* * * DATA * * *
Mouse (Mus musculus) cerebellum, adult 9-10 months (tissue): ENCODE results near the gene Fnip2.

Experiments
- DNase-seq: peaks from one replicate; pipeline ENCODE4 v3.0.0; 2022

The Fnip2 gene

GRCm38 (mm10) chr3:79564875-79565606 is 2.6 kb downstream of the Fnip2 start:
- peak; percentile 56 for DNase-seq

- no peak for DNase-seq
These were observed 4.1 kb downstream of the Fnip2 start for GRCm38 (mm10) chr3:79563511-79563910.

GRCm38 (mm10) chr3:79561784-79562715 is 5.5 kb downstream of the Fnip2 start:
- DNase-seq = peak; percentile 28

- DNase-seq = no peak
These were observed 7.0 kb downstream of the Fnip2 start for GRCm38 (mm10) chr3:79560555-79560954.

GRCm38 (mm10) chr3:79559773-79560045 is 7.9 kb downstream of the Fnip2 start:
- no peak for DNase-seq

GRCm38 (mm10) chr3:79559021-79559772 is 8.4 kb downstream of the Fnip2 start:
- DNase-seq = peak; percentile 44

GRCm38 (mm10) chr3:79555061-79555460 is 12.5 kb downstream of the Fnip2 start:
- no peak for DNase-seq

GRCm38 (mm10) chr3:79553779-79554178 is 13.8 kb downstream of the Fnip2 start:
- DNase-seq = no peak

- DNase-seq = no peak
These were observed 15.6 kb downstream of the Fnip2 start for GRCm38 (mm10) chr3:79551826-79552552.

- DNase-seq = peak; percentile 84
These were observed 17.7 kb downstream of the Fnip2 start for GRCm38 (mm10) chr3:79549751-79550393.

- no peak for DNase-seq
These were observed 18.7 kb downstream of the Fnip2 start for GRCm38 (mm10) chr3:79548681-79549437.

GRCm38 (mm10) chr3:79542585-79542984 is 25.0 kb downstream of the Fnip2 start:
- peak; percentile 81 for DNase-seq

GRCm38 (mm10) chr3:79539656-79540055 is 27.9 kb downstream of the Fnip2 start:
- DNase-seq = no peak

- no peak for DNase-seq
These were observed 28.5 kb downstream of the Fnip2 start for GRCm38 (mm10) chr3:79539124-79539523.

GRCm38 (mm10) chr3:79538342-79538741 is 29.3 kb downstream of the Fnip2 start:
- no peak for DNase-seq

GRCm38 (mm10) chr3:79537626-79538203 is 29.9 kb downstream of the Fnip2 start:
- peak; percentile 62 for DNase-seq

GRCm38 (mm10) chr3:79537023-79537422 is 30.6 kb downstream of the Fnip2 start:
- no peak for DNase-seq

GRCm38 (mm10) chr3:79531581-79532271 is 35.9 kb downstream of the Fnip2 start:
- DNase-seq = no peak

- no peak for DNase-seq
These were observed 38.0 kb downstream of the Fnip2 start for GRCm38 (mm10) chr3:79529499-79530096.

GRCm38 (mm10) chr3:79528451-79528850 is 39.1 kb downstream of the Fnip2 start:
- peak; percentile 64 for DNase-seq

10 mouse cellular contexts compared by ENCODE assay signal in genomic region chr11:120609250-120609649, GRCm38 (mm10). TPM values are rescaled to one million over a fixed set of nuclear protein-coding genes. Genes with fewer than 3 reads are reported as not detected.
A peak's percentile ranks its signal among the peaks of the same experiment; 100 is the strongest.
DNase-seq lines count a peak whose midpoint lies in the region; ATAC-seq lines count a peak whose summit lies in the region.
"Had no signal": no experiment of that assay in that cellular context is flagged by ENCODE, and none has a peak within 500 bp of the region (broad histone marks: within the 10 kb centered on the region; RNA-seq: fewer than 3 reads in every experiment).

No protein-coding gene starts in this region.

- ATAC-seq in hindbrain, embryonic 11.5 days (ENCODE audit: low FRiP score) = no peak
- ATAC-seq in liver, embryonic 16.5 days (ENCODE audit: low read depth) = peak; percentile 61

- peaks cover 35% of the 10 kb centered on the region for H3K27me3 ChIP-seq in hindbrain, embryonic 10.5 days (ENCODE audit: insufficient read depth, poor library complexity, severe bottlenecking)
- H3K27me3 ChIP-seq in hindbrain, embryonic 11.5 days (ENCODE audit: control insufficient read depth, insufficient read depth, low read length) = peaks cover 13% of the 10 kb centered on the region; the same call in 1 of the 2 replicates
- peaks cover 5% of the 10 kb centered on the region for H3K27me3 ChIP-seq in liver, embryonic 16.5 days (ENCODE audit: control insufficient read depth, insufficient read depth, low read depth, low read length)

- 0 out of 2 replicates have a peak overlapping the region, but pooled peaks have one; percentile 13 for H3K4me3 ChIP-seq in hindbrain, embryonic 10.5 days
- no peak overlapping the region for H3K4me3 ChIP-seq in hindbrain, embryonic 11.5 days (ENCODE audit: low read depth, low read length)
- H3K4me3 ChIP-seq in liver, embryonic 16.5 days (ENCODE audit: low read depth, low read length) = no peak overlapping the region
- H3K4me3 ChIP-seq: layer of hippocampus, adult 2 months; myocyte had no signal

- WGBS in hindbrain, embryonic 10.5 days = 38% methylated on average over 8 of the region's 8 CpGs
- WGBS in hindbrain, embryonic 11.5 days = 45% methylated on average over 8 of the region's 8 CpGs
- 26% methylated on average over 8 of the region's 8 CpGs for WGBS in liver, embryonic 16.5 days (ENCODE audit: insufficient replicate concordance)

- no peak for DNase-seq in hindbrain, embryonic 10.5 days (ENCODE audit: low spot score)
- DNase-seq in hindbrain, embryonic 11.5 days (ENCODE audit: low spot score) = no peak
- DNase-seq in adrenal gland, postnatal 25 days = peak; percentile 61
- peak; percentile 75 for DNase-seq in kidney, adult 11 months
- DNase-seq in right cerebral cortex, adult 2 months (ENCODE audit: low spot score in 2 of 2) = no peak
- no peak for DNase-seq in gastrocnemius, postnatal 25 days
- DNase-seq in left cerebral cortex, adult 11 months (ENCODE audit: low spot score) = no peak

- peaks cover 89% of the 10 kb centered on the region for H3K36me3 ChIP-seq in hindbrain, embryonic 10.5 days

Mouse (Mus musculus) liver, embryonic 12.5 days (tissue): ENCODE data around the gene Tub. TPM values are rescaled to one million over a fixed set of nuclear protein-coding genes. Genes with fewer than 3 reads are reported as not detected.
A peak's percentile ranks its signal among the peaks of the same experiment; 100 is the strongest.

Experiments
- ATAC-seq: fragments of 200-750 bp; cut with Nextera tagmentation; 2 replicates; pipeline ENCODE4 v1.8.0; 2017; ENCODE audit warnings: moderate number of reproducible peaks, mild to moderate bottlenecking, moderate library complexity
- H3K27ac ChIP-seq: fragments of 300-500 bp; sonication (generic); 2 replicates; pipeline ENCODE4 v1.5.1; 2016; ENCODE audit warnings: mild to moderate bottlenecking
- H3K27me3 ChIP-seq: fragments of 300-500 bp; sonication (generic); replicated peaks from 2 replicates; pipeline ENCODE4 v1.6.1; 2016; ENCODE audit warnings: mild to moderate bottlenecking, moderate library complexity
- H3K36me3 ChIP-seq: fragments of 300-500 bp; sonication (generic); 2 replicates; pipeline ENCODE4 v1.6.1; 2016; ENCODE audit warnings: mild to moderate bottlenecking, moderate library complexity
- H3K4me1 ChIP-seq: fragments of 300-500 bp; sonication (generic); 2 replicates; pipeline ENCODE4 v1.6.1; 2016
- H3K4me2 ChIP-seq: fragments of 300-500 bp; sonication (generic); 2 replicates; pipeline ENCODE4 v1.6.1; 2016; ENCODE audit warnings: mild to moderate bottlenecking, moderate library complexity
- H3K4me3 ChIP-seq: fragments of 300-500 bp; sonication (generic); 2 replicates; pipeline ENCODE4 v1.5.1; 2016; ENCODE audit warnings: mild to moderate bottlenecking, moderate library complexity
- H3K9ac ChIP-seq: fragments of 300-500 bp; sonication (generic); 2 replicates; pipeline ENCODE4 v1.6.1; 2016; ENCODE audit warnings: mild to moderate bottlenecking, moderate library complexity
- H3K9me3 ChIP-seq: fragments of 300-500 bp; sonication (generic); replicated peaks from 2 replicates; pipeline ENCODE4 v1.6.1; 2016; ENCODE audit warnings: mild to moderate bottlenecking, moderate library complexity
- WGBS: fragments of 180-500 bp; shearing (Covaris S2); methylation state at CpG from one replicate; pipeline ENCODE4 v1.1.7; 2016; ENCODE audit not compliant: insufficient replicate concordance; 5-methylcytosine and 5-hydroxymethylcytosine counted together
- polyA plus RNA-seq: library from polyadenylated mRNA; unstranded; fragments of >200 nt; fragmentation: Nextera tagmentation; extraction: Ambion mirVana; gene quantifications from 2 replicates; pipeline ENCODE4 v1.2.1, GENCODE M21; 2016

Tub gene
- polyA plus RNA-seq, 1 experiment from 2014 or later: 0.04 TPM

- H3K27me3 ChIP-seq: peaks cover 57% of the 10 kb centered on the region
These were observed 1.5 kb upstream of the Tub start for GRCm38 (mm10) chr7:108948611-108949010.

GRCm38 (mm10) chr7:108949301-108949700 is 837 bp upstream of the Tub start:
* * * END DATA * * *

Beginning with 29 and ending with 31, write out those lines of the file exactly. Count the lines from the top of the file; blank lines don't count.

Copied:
GRCm38 (mm10) chr3:79539656-79540055 is 27.9 kb downstream of the Fnip2 start:
- DNase-seq = no peak

- no peak for DNase-seq